Adjuvant Corticosteroid Treatment in Adults With Influenza A (H7N9) Viral Pneumonia.
Crit Care Med. 2016 Mar 1;
Authors: Cao B, Gao H, Zhou B, Deng X, Hu C, Deng C, Lu H, Li Y, Gan J, Liu J, Li H, Zhang Y, Yang Y, Fang Q, Shen Y, Gu Q, Zhou X, Zhao W, Pu Z, Chen L, Sun B, Liu X, Hamilton CD, Li L
OBJECTIVE: To determine the impact of adjuvant corticosteroids administered to patients hospitalized with influenza A (H7N9) viral pneumonia.
DESIGN: The effects of adjuvant corticosteroids on mortality were assessed using multivariate Cox regression and a propensity score-matched case-control study. Nosocomial infections and viral shedding were also compared.
SETTING: Hospitals with influenza A (H7N9) viral pneumonia patient admission in 84 cities and 16 provinces of Mainland China.
PATIENTS: Adolescent and Adult patients aged >14ys with severe laboratory-confirmed influenza A (H7N9) virus infections were screened from April 2013 to March 2015.
MEASUREMENTS AND MAIN RESULTS: The study population comprised 288 cases who were hospitalized with influenza A (H7N9) viral pneumonia. The median age of the study population was 58 years, 69.8% of the cohort comprised male patients, and 51.4% had at least one type of underlying diseases. The in-hospital mortality was 31.9%. Two hundred and four patients (70.8%) received adjuvant corticosteroids; among them, 193 had hypoxemia and lung infiltrates, 11 had chronic obstructive pulmonary disease, and 11 had pneumonia only. Corticosteroids were initiated within 7 days (interquartile range, 5.0-9.4 d) of the onset of illness and the maximum dose administered was equivalent to 80-mg methylprednisolone (interquartile range, 40-120 mg). The patients were treated with corticosteroids for a median duration of 7 days (interquartile range, 4.0-11.3 d). Cox regression analysis showed that compared with the patients who did not receive corticosteroid, those who received corticosteroid had a significantly higher 60-day mortality (adjusted hazards ratio, 1.98; 95% CI, 1.03-3.79; p = 0.04). Subgroup analysis showed that high-dose corticosteroid therapy (> 150 mg/d methylprednisolone or equivalent) significantly increased both 30-day and 60-day mortality, whereas no significant impact was observed for low-to-moderate doses of corticosteroids (25-150 mg/d methylprednisolone or equivalent). The propensity score-matched case-control analysis showed that the median viral shedding time was much longer in the group that received high-dose corticosteroids (15 d), compared with patients who did not receive corticosteroids (13 d; p = 0.039).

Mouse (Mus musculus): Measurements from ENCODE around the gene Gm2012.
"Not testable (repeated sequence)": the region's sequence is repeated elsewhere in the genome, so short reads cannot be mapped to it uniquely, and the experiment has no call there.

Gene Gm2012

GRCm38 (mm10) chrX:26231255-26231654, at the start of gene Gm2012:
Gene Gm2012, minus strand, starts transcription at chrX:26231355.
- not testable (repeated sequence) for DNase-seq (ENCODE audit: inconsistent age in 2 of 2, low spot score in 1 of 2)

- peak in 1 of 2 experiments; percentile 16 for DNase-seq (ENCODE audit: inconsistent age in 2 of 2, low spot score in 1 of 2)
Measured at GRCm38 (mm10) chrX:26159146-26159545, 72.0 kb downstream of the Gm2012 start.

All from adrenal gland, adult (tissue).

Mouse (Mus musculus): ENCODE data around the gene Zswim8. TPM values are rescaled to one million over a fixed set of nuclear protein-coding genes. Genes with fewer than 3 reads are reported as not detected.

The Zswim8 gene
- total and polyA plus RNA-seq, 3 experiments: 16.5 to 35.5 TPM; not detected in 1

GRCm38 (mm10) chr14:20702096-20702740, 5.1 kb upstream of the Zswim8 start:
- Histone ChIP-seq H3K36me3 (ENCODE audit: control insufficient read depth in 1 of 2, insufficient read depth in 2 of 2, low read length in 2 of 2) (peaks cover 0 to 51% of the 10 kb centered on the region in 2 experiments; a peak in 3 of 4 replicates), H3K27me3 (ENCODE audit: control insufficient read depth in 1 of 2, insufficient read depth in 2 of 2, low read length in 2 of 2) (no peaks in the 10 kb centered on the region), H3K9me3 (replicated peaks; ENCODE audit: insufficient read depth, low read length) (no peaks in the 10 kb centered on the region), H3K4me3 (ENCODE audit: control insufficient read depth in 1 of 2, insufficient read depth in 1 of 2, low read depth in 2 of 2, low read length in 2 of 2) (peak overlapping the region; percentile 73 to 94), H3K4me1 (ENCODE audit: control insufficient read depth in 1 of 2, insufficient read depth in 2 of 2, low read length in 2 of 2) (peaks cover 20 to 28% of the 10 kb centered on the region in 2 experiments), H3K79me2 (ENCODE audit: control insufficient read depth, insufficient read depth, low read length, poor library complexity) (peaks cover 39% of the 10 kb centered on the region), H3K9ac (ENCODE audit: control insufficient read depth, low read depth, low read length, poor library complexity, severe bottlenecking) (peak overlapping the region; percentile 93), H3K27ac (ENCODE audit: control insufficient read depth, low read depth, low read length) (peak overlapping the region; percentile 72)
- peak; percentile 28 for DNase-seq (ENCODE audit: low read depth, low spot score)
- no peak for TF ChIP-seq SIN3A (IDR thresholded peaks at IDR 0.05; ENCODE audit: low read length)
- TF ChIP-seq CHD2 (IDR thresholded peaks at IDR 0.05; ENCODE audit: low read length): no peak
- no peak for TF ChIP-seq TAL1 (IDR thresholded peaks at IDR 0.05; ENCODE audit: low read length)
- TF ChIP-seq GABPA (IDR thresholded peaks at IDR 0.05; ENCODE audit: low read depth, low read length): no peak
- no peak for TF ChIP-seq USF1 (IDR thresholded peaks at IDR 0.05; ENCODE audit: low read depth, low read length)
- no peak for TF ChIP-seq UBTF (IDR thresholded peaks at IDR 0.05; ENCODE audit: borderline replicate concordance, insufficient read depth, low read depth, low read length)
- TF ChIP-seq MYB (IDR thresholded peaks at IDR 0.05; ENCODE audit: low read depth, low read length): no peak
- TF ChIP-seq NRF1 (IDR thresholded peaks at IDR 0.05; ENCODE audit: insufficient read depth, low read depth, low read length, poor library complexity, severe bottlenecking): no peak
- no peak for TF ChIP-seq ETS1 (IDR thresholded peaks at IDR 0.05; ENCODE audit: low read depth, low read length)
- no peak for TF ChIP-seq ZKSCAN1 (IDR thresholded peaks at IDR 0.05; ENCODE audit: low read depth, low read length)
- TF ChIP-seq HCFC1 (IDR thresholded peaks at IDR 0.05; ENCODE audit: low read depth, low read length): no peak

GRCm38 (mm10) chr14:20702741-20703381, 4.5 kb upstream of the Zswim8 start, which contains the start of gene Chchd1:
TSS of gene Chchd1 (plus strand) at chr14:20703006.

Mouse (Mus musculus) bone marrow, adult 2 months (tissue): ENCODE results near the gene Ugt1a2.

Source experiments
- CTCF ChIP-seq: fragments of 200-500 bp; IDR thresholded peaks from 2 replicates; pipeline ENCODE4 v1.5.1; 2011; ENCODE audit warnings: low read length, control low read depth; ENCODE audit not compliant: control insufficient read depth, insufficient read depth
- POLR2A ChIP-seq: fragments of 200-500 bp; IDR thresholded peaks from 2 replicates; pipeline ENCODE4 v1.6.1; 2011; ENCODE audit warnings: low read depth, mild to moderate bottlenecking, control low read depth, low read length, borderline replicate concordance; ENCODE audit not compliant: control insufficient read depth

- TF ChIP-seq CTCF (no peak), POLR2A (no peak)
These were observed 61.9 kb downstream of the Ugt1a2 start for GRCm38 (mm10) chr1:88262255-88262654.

CONCLUSIONS: High-dose corticosteroids were associated with increased mortality and longer viral shedding in patients with influenza A (H7N9) viral pneumonia.
PMID: 26934144 [PubMed - as supplied by publisher]